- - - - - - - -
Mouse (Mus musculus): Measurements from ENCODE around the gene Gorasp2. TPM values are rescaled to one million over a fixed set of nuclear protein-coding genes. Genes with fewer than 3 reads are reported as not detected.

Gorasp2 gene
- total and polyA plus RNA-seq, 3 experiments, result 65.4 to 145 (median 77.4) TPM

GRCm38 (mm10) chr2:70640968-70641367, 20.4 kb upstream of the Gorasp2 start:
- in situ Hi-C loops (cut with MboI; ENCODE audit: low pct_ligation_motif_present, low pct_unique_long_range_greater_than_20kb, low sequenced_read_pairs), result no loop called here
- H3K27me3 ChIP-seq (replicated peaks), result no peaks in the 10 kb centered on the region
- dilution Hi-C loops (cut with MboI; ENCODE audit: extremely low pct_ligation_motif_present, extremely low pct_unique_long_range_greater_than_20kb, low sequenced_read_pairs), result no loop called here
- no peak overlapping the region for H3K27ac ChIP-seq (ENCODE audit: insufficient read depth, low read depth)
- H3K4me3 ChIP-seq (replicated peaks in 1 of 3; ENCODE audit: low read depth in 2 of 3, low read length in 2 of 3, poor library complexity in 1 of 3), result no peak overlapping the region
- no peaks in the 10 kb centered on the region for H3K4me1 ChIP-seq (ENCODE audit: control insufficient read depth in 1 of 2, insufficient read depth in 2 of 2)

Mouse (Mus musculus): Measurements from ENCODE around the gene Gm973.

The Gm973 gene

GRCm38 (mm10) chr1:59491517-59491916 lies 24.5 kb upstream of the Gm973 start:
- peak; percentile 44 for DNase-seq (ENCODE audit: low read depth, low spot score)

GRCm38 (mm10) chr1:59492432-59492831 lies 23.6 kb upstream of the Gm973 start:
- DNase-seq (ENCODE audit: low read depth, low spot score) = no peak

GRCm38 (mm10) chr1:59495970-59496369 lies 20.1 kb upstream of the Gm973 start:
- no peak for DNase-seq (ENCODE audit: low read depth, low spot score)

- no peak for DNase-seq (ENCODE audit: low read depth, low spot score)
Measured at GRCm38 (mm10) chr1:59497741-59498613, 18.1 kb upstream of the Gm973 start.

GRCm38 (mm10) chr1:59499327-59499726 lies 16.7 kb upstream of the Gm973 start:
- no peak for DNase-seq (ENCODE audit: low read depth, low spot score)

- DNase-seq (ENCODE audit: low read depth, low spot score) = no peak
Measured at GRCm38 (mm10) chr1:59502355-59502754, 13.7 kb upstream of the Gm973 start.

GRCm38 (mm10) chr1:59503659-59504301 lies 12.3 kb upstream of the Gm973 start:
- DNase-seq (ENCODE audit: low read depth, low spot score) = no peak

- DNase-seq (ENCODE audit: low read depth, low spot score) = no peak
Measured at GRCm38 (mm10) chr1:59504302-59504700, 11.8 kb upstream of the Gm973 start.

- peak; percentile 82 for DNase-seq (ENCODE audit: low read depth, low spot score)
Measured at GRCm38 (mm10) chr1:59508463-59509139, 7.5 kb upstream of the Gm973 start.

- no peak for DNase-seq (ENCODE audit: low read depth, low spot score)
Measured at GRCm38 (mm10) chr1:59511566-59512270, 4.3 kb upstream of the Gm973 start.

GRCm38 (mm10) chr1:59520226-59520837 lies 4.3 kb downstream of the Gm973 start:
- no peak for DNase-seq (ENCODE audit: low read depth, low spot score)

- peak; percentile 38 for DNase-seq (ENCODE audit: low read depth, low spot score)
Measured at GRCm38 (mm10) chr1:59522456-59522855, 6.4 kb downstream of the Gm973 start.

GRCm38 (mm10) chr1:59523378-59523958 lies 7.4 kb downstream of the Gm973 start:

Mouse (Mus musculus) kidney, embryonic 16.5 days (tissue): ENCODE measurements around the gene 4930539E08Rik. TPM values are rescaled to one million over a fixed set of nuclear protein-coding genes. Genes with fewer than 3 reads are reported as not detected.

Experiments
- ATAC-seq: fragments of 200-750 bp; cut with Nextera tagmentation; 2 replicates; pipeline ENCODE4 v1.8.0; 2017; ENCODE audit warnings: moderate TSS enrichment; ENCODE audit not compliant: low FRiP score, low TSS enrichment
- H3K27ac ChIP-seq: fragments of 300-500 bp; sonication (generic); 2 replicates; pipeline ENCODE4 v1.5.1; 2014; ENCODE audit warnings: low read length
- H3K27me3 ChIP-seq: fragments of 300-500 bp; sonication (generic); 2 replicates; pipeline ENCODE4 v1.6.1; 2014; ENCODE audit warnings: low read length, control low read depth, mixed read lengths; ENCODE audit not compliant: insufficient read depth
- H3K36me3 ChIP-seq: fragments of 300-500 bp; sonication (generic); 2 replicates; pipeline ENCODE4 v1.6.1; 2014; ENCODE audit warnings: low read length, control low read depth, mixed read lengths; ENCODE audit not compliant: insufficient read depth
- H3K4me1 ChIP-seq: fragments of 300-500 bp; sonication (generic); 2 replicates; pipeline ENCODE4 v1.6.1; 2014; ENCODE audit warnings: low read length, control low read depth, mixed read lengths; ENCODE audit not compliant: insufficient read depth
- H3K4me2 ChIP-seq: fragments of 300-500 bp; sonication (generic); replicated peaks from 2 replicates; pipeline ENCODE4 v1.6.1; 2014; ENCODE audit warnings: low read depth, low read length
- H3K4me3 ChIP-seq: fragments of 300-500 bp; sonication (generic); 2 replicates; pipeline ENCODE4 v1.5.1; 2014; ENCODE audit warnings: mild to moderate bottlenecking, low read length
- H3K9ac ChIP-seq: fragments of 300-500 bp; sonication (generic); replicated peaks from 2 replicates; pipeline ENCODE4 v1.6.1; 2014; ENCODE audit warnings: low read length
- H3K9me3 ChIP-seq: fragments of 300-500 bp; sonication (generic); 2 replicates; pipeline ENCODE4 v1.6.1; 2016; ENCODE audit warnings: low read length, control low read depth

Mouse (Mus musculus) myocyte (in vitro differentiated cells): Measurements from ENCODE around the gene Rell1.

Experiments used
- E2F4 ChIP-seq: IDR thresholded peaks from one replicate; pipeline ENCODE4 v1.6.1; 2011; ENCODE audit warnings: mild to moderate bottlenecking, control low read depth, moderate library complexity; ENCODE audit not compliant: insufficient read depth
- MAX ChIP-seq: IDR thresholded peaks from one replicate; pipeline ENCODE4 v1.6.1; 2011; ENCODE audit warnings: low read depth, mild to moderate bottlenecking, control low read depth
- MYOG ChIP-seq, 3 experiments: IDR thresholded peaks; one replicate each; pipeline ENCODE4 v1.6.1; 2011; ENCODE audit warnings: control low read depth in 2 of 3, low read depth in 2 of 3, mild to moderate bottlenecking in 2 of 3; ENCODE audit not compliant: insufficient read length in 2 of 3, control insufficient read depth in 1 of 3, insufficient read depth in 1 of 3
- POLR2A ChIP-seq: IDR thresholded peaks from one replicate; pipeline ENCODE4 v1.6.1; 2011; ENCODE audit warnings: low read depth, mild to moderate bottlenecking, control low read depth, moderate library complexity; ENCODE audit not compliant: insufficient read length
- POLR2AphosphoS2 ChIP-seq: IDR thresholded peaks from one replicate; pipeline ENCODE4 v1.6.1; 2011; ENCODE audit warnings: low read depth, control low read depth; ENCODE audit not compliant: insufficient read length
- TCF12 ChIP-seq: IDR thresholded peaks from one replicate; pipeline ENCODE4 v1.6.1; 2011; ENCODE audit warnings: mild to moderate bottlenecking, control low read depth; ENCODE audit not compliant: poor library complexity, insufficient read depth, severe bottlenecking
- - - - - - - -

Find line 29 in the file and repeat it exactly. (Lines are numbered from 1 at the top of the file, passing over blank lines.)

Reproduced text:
- peak; percentile 82 for DNase-seq (ENCODE audit: low read depth, low spot score)